The Watchman

I stumbled on my great-uncle Mellous’s watch during Thanksgiving week of 2015.  It was in the attic of the home I grew up in- my mother and father had decided to sell the old place, as it had long become too cumbersome for them as they entered their 8th decade. I had come in from Savannah, Ga to help pack my mother’s crystal, fine china, and other goods that she didn’t trust anyone else to pack – and her arthritis had reached such a height that she really was unable to do it herself.

While taking a break, I glanced up into the full length attic that we used to play in when the weather was bad outside. I had come to love that old attic – the house was built in 1929, and we had fun pretending the place was haunted. My parents had purchased the home from the original owners, who had the place built before The Crash – we moved in during January, of 1970, and by June of that year, old Mr. Adams, the husband, was deceased…..sometimes squirrels got into the attic, and my father would joke that Mr. Adams had ‘come home’.  I gingerly climbed those stairs for the last time while helping to pack up – I knew I’d never see the place again – the musty smell would stay with me.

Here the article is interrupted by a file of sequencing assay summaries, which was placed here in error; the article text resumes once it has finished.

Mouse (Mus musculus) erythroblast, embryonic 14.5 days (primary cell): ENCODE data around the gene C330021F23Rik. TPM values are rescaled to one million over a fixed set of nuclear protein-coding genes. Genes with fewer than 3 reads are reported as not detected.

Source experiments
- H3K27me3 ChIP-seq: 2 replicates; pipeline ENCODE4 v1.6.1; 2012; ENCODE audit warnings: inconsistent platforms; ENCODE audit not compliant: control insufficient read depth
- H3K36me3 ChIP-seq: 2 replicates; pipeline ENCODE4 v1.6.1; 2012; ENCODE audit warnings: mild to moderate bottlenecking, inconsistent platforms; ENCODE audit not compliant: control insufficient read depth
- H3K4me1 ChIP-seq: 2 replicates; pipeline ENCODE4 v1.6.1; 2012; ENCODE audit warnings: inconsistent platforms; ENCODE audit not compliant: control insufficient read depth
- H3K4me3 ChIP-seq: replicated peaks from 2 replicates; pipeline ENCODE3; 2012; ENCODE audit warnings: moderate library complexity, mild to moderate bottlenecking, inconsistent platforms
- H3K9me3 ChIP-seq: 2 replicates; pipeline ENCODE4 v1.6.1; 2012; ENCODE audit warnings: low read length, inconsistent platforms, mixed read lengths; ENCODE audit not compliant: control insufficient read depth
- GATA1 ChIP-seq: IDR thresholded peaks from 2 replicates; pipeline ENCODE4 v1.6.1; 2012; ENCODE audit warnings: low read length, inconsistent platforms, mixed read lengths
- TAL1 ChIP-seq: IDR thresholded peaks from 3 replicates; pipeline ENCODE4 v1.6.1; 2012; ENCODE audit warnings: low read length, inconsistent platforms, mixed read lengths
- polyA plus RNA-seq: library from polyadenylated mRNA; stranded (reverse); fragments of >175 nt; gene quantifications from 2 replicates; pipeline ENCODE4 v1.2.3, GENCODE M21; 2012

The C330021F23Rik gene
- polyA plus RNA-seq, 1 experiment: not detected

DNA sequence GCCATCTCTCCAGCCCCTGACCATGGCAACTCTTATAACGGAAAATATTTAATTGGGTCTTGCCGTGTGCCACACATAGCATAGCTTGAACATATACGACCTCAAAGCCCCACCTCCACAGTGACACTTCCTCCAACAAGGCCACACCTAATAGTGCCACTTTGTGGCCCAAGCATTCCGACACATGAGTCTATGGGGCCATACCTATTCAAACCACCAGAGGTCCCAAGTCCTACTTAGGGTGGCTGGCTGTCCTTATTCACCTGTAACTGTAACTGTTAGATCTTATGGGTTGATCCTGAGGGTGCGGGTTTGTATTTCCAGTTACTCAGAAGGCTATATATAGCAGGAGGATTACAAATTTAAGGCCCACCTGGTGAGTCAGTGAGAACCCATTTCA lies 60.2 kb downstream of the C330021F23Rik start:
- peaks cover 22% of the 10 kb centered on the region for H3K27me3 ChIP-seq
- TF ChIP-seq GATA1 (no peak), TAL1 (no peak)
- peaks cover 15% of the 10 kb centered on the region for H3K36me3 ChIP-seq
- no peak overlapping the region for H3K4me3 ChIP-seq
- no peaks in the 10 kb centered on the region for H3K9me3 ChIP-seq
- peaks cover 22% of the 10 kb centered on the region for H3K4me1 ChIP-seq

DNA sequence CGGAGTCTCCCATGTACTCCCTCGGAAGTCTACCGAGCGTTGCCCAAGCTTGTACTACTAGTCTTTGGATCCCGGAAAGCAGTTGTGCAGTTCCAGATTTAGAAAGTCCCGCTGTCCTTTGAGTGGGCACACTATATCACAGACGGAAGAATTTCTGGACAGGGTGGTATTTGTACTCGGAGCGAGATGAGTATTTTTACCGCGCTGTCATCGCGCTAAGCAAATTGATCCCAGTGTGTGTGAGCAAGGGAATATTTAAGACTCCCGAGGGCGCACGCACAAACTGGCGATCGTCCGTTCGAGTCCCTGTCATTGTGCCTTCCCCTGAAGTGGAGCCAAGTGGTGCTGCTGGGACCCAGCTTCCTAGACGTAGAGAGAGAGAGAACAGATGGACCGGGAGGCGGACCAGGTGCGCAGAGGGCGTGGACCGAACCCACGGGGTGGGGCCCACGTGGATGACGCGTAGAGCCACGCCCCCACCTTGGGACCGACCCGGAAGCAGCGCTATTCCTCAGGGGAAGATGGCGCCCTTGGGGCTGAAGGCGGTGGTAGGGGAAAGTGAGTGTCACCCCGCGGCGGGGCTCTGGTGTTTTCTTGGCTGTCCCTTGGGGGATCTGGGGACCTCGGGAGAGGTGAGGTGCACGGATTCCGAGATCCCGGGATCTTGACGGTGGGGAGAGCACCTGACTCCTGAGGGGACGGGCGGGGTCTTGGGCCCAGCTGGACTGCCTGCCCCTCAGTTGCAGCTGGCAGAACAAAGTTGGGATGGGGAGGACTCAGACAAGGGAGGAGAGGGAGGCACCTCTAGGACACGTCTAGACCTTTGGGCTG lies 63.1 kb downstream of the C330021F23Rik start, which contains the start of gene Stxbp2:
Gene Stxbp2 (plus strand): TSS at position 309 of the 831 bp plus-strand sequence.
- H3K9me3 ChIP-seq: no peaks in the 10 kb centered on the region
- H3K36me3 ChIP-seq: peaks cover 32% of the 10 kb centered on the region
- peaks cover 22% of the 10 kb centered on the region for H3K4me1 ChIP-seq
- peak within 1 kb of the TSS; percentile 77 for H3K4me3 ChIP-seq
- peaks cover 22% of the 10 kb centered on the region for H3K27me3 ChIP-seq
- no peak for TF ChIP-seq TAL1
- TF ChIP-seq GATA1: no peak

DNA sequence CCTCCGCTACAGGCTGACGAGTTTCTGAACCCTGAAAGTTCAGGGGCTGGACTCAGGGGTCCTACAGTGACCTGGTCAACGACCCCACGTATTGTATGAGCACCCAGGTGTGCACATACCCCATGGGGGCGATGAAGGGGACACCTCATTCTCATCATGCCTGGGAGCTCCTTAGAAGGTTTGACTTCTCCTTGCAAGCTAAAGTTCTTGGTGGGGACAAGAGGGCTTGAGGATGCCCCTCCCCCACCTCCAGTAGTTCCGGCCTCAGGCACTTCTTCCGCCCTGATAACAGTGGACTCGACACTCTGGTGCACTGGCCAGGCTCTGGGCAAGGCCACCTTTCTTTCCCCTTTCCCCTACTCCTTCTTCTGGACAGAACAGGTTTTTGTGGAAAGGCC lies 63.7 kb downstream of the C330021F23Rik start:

On the shelf, I saw the watch, with other items. The brass color attracted me instantly, as the late Autumn sunlight came in through the two loan windows and sparkled in the otherwise dimly lit space. I picked up the watch, turned it over and over in my hands. The face was cracked, and the hands were long since missing. Family legend has it that the crack in the face occurred when the gun went off….but I am uncertain if that is nothing more than family lore….we all have elements of embellishment to contend with. Nobody inside that childhood home of mine would know….none of us, not even my parents, were born yet.